• There are two reasons for this
    1. The tracks and trains need to be in sight of the Signalmen. (The curve and length of platform impact on this).
    2. There is a legal limit to how far Facing Point Locks are from the lever working them. For mid-century (20th) and onward this would be 200 yards. Later it was increased to 350 yards - but this would only get into practice with additons or a drastic re-modelling of the track plan. Therefore essentially work with the 200yd limit. (The RH entry to the loco facilit could be an exception to this - although it could equally be on a groundframe).
    • A way around the distance limit is to use self-locking motor points... But this will not greatly alter the signalling due to the need to maintain the ability to see things from an essentially mechanical frame.
      • Two side issues apply here.
        1. The number of levers in a mechanical frame was limited in most cases after the Hull Paragon head-on crash - basically caused by the interlocking being so long that it could flex and allow a conflicting set of movements to be signalled at the same time.
        2. Depending on date - at least post WW2 - Track Circuits can be included to assist train detection and Rule 55. This would not greatly affect the exisitng signals though - but essentially improve the arrangements. There are a few earlier arrangements that could apply.

From the point of view of modelled signals I think it is best to assume that the multitude of through loops are "off scene" and that the track through the scenic break would continue for some way as plain double track.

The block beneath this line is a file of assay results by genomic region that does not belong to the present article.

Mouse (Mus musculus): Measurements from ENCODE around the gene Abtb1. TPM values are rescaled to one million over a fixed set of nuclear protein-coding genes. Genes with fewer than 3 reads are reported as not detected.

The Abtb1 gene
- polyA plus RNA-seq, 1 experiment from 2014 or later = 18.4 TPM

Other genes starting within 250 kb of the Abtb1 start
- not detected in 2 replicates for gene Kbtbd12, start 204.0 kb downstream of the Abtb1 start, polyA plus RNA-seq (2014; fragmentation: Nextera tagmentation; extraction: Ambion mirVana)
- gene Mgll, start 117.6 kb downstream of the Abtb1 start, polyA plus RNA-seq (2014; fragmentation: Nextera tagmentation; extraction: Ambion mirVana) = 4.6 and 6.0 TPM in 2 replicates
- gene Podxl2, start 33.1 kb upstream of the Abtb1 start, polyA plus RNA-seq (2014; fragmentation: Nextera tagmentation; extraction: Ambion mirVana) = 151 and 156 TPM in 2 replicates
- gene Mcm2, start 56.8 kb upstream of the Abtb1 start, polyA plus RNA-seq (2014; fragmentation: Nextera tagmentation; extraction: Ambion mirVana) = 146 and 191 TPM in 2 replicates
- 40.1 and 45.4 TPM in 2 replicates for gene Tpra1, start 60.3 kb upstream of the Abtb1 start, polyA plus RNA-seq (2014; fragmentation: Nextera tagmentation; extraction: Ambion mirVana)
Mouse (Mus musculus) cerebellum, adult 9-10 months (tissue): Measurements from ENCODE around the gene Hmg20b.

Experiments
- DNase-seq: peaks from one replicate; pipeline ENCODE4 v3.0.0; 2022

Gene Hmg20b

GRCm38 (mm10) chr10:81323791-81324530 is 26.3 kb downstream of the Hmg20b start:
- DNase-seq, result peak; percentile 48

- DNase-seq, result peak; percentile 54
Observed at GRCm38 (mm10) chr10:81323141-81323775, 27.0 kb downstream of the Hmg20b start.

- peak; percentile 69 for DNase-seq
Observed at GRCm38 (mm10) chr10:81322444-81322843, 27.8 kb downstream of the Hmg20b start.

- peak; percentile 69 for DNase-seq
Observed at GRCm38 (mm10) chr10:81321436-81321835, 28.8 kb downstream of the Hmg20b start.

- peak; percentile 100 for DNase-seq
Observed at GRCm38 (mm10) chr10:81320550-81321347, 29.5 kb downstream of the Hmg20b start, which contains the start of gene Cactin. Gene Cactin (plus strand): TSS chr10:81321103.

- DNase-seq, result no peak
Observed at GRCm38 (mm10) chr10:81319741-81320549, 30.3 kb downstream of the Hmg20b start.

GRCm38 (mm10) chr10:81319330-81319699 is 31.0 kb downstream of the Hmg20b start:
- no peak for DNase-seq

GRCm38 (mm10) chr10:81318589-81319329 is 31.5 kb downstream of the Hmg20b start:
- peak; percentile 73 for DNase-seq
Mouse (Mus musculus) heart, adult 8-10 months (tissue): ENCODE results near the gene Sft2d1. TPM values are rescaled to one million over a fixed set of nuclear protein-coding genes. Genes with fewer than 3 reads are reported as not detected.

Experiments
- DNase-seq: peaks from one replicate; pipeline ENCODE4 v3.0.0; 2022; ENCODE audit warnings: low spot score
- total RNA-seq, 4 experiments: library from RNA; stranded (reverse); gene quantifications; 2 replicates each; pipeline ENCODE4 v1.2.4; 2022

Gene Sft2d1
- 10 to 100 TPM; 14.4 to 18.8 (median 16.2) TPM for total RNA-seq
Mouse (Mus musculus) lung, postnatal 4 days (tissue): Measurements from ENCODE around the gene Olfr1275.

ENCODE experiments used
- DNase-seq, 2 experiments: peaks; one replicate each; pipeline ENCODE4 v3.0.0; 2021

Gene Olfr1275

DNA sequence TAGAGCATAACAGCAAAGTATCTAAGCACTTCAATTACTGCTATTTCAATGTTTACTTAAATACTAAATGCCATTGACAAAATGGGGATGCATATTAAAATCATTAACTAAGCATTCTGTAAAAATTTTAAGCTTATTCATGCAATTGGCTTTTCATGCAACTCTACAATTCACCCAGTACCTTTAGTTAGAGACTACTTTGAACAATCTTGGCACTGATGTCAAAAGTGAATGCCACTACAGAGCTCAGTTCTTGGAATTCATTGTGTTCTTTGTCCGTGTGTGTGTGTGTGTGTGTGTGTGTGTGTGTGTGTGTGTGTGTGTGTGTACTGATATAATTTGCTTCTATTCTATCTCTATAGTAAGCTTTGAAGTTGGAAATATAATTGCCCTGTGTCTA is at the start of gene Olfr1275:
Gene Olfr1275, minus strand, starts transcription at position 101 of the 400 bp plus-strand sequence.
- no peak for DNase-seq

This means a number of things:-
  • 1. For out-bound signals at each end - ignore the loops and signal as though there is only plain track ahead.
    2. Plain Distant Signals (i.e. just a Distant alone on its post) would be out beyond the scenic break and therefore we can basically ignore them.
    3. We have to imagine/assume some signals.
    4. We have to think as though the tracks are Double tracks on both end of the scenic area - more so when we think about operation and what train crew will see. (i.e. we pretend the loops aren't there).

More should follow in a freah post...
 

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QUOTE (Grifter_Guru @ 15 Sep 2014, 06:25) <{POST_SNAPBACK}>I am aware of the "Top to Bottom, Left to Right" descriptor, although with a couple of bi-directional sections "on the main", I forsee a forest of signals needing installation.

Okay - so you are saying that you are familiar with "Position Value Signalling". This is a useful start.

PVS applies to both Running Signals and Non Running Signals.
  • Running Signals = the nice big ones that can be seen at speed/from a distance by train crews - e.g. 4ft semaphore arms).
    Non-Running Signals - all the rest - all the little signals used to manage shunting and other non-running movements.

The first thing to work out is what Running Signals you are going to need. We have already decided to ignore the plain Distant Signals - so all you need to do at this stage is to work through providing the Stop Signals along each route. (Don't bother about which Box they are on for now).
Take the Down Line first - then turn yourself around and work through the Up Line. (The Bay can be done later.